And castles! We drove into pretty town upon town, unspoilt and basking in the glory of a majestic stronghold. We regularly stopped for lunch in cafe’s that welcomed our canine friends and the quality of the meals were surprisingly good in these tourist areas. We all agreed that a must see was the village of Portmeirion which is located on the coast of Snowdonia on the estuary of the river Dwyryd, (see what I mean about those names? Not a vowel in site and God knows how you pronounce it). For those of us in our fifties and over it was the location for the filming of the cult 70’s TV series The Prisoner starring Patrick McGoohan. It was a pleasant surprise to discover the architect of this wonderful coastal village of Arts and Crafts style constructions which were later contrasted by classical and Palladian constructions was devised and designed by a Mr Clough Williams-Ellis, a great environmentalist who was born and grew up Northampton, a town where ‘Himself’ was born and not far from us today.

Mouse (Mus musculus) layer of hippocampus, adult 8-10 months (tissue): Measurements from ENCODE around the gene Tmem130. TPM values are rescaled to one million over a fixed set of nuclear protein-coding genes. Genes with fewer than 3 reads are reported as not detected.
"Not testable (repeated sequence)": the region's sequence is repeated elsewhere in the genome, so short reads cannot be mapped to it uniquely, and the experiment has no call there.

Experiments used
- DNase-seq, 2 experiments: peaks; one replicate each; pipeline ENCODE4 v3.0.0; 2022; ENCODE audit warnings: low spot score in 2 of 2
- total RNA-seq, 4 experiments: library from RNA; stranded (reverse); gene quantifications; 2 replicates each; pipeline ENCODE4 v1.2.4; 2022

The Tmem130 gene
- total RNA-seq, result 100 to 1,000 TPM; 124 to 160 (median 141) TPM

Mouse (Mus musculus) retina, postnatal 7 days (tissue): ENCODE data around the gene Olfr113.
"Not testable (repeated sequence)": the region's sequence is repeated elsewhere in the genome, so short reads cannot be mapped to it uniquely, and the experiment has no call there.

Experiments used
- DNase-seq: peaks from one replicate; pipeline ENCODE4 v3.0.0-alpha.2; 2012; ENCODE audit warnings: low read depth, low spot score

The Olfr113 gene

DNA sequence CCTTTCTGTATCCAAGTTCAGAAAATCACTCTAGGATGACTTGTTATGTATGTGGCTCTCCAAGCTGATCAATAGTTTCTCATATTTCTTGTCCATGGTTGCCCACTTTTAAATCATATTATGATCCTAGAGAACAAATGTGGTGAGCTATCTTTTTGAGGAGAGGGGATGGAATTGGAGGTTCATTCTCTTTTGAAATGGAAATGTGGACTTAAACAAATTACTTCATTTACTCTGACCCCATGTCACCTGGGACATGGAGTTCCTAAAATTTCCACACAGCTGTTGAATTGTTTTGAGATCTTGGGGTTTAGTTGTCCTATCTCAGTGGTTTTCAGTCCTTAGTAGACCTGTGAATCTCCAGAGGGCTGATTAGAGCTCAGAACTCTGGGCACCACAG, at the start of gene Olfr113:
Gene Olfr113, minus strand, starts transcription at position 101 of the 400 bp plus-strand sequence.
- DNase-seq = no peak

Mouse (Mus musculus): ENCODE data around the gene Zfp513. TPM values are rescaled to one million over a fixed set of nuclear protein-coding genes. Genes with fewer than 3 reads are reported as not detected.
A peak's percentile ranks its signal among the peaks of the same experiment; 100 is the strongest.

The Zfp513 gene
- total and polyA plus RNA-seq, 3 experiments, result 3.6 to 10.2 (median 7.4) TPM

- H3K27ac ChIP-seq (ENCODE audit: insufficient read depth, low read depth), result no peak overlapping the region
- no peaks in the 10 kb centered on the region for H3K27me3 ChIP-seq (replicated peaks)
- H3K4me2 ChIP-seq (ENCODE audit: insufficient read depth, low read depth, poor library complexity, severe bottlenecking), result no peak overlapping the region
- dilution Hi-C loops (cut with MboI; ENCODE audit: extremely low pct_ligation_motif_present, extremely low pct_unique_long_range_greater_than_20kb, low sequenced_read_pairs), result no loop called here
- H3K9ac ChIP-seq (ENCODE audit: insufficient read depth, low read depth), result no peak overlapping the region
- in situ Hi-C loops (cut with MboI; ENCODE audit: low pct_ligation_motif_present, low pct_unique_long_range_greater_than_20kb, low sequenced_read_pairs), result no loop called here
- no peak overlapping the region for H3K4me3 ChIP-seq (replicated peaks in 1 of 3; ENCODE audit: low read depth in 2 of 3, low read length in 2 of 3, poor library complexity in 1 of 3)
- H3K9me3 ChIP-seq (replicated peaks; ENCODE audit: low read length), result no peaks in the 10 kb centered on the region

At the end of each day, dogs exhausted and able to be left in our homely cottage to snooze, we strolled somewhat stiffly and slowly to the local pub, a mere one hundred yards away, to imbibe is some amazing repast and a couple of glasses of wine where to Himself’s delight the extra cold Guinness was only £3 a pint! We talked easily; read books, looked only at the TV for the weather reports to adjust our plans for the next day should storms of driving rain be expected. But we were very fortunate indeed as mostly the sun shone warmly just sealing the deal on one of the best holidays we have ever had.
And so we are home, rested and in awe of a country of hardy unique people who cling to and celebrate their language and individuality, a country of sheer beauty where progress meets tradition and is seamless in its execution. My sister in law found no real answers for only the absconder can give her closure but she came back with more understanding of perhaps why he ran away; returned with a sense of family and friendship to retreat to whilst her heart heals. And us? Well, it’s back to the diet and into the gym on Monday because we shook on a deal to climb Snowdon next year and it’s going to take that long to get in shape.